Do you notice anything peculiar about the pronunciations of the following two words (written in Hindi)?
A native Hindi speaker would have no trouble distinguishing between the pronunciations of these two words: namak and nam.keen respectively. But a non-native speaker may find it unusual that although the letter म is written exactly in the same way, it is rendered slightly differently in both words.
This incongruity arises from a limitation of the Devanagari script, and also from the inconsistency in the ‘schwa deletion’ rule in Hindi. (In case you are wondering, schwa is a toneless neutral vowel sound used in some languages. It’s very common in English: for example, the ‘e’ in ‘uncle’ is a schwa. Also, the second ‘o’ in ‘Oregon’ is a schwa, as pointed out by this comic.)
In Hindi language, the schwa is implicit in each consonant, and it’s almost always deleted at the end of words. For example, कर is pronounced as kar, not kara. The schwa is deleted from the second consonant र. (Notice that करन is pronounced as karan. The implicit schwa is kept intact for र here. But not for न since it is the last consonant in the word.)
We can observe the inconsistency in this ‘schwa deletion’ rule in the two words mentioned earlier. The schwa for the letter म is present in नमक but not in नमकीन. There are numerous other examples: like सपना is pronounced as sap.na not sapana, and गुजरात is guj.rat not gujarat.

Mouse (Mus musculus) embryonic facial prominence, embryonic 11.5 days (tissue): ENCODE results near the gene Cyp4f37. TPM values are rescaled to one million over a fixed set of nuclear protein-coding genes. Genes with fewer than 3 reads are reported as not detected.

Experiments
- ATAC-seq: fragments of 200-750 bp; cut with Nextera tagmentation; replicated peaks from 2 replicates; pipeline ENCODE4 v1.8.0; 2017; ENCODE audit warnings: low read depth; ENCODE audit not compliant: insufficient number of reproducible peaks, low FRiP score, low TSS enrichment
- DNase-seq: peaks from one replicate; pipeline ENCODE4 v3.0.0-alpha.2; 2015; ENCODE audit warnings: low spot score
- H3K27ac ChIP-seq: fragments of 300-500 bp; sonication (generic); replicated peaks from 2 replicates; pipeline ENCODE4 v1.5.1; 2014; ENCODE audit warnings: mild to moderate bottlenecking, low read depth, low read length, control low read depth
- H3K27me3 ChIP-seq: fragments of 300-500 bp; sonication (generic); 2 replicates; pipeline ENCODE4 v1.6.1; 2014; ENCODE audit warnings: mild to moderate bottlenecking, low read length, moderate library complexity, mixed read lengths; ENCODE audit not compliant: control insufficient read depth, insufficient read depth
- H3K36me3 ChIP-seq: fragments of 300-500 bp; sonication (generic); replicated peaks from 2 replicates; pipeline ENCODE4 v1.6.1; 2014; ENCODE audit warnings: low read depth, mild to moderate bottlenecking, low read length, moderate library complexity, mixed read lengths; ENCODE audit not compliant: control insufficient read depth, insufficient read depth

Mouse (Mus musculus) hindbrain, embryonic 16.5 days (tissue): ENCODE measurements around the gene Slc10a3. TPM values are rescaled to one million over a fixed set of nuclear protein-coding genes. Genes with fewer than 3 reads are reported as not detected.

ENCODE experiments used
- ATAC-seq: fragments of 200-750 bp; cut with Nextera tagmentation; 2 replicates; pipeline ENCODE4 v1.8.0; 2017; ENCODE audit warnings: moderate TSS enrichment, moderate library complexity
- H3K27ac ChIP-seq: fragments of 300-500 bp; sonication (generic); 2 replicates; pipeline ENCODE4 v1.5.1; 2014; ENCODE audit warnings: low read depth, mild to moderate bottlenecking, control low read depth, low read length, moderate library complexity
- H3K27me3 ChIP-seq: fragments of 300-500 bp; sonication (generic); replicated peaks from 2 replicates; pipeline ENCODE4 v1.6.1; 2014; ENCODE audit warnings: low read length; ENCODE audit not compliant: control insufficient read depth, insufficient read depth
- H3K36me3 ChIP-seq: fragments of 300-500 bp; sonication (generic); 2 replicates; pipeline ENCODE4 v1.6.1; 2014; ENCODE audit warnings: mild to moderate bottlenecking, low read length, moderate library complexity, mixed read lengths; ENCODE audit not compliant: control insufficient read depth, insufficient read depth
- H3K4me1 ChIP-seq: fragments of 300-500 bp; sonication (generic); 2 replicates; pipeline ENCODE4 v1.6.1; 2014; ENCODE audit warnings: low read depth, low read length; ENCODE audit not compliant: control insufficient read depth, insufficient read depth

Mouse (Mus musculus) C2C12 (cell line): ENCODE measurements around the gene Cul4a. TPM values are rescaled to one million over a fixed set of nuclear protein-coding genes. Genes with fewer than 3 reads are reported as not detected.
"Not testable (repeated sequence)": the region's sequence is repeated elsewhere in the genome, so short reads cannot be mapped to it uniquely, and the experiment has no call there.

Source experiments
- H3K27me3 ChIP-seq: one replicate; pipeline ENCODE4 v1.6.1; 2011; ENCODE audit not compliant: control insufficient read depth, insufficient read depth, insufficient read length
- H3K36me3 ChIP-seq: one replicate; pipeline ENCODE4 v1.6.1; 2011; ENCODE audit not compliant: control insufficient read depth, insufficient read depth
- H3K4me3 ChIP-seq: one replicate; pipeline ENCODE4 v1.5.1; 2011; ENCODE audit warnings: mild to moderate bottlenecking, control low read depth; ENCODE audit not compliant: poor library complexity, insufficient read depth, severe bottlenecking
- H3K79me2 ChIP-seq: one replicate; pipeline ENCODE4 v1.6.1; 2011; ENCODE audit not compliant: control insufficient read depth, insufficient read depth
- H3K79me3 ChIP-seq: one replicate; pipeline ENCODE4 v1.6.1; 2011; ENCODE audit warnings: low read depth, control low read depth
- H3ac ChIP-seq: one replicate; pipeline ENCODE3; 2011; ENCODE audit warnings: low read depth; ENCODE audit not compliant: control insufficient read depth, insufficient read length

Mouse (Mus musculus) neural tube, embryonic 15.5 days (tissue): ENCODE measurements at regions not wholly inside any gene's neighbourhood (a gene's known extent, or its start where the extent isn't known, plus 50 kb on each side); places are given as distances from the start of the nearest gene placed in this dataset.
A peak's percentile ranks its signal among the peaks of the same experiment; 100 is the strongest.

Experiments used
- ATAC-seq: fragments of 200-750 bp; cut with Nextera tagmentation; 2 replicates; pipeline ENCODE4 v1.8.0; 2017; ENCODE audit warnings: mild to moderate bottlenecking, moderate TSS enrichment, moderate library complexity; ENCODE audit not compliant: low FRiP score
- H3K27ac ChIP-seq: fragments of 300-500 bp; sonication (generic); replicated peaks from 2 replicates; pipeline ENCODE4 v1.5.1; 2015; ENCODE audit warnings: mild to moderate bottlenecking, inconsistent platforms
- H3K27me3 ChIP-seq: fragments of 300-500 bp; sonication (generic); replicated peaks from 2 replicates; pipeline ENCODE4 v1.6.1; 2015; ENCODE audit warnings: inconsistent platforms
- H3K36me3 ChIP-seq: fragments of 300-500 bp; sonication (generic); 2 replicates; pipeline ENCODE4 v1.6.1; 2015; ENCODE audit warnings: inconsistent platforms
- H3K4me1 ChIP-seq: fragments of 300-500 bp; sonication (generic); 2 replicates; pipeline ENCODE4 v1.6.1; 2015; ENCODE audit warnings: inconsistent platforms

Hindi literature fails as a reliable indicator of the actual pronunciation because it is written in the Devanagari script, a syllabic writing system. In a syllabic writing system, a grapheme [such as क] represents a syllable whereas in an alphabetic writing system [such as Roman], a symbol represents one sound. Compare, for example the Roman grapheme k and its Devanagari equivalent grapheme क. The Roman symbol represents only one sound whereas the Devanagari symbol represents two. The phonetic value of क is k + a, i.e., the vowel a (called schwa and symbolized phonetically as [ə]) is inherently present in the Devanagari consonant symbol. Although in actual Hindi the inherent vowel a is dropped under some conditions; the Devanagari writing system fails to mark its deletion […]
Sources: The excerpt is from A History of the Hindi Grammatical Tradition by T K Bhatia (available here).
Also, here’s an interesting white paper written by M Choudhury and A Basu that “describes the phenomenon of schwa deletion in Hindi and proposes a rule-based algorithm for solving the problem, which is required for a concatenative Text-to-Speech (TTS) system for Hindi”.
Image Courtesy: Wikipedia